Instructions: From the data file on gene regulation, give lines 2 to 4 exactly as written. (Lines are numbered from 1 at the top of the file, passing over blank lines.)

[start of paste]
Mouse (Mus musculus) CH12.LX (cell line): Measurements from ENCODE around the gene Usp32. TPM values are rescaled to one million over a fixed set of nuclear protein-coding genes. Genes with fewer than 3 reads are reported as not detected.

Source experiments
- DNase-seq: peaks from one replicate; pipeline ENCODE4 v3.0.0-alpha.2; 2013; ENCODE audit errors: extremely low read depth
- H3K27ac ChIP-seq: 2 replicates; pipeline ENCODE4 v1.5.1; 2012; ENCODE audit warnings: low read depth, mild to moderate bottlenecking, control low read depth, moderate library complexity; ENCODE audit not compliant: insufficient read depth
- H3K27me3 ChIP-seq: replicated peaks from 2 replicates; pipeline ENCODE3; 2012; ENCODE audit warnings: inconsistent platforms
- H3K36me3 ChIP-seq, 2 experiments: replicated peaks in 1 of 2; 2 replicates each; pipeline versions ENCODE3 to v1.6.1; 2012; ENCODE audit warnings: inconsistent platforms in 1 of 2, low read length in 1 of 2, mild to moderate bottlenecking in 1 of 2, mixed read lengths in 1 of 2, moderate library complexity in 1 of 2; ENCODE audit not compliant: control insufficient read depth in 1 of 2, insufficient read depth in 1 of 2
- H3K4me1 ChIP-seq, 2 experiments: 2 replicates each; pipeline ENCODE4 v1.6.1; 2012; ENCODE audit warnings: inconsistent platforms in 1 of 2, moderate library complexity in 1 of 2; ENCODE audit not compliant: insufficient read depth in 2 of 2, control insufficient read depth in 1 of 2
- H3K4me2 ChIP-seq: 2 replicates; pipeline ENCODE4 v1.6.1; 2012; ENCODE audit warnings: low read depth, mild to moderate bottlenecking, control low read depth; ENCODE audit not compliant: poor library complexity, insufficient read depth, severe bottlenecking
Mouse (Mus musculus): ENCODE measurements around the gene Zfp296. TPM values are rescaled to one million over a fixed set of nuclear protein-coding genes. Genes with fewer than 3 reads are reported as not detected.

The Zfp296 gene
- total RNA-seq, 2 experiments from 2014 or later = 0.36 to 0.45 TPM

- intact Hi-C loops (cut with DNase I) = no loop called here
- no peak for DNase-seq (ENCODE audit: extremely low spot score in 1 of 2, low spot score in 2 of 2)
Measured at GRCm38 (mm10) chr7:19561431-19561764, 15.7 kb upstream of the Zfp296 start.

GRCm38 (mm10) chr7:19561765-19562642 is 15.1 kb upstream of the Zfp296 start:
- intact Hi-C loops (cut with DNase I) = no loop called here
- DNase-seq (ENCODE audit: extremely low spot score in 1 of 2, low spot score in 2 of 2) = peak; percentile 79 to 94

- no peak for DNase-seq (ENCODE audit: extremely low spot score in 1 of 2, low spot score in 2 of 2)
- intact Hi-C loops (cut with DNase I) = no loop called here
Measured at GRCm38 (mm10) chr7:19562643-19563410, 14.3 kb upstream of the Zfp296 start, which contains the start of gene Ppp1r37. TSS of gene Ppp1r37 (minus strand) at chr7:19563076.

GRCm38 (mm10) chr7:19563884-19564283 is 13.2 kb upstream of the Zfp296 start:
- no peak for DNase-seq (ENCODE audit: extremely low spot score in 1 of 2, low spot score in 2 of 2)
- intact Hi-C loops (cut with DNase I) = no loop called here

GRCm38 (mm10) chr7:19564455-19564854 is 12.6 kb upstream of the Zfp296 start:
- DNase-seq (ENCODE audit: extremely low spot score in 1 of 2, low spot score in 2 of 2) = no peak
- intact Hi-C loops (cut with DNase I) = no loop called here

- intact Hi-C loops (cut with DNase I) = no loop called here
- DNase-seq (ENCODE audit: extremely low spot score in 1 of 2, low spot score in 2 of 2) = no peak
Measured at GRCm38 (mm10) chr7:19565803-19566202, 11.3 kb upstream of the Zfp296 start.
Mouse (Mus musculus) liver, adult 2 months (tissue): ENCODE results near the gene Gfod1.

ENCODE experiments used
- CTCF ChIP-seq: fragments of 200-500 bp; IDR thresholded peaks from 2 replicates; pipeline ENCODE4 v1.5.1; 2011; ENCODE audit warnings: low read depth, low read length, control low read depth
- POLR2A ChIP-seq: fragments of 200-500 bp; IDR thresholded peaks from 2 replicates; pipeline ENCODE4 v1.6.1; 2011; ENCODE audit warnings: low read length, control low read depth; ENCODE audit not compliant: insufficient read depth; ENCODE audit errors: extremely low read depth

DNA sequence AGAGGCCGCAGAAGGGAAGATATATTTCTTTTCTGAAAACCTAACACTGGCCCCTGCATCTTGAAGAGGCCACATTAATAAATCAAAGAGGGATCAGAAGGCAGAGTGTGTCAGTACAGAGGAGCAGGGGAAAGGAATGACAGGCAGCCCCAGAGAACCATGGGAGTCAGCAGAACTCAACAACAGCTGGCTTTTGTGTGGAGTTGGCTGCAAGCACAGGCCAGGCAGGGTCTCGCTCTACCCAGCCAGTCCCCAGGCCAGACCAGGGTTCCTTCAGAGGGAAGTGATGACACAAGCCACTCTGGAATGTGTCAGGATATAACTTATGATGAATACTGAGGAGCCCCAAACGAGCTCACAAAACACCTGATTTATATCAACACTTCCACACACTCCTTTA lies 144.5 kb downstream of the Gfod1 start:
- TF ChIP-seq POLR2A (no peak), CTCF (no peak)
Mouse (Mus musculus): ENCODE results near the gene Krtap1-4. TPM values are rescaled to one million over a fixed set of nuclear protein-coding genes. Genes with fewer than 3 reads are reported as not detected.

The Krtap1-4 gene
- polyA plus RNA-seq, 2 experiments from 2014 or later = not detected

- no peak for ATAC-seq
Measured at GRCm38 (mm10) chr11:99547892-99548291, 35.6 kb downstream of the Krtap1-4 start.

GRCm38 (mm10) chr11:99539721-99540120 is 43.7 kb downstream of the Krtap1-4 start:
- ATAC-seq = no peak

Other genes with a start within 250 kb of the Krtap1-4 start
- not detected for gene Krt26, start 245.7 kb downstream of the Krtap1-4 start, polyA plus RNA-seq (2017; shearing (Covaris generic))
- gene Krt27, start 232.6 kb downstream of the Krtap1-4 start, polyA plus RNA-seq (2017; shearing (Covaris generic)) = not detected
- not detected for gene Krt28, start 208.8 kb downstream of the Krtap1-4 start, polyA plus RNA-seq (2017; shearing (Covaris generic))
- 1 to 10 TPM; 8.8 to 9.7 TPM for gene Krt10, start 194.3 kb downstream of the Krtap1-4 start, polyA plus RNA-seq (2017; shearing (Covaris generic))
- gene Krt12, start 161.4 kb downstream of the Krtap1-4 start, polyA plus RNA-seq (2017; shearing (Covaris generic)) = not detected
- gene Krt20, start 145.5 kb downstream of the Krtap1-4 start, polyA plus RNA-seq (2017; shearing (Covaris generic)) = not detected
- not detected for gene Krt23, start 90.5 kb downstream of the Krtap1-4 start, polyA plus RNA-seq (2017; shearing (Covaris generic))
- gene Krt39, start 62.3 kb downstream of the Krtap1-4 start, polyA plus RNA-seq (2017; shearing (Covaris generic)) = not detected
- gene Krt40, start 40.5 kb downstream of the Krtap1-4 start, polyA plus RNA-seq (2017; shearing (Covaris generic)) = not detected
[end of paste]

Source experiments
- DNase-seq: peaks from one replicate; pipeline ENCODE4 v3.0.0-alpha.2; 2013; ENCODE audit errors: extremely low read depth
- H3K27ac ChIP-seq: 2 replicates; pipeline ENCODE4 v1.5.1; 2012; ENCODE audit warnings: low read depth, mild to moderate bottlenecking, control low read depth, moderate library complexity; ENCODE audit not compliant: insufficient read depth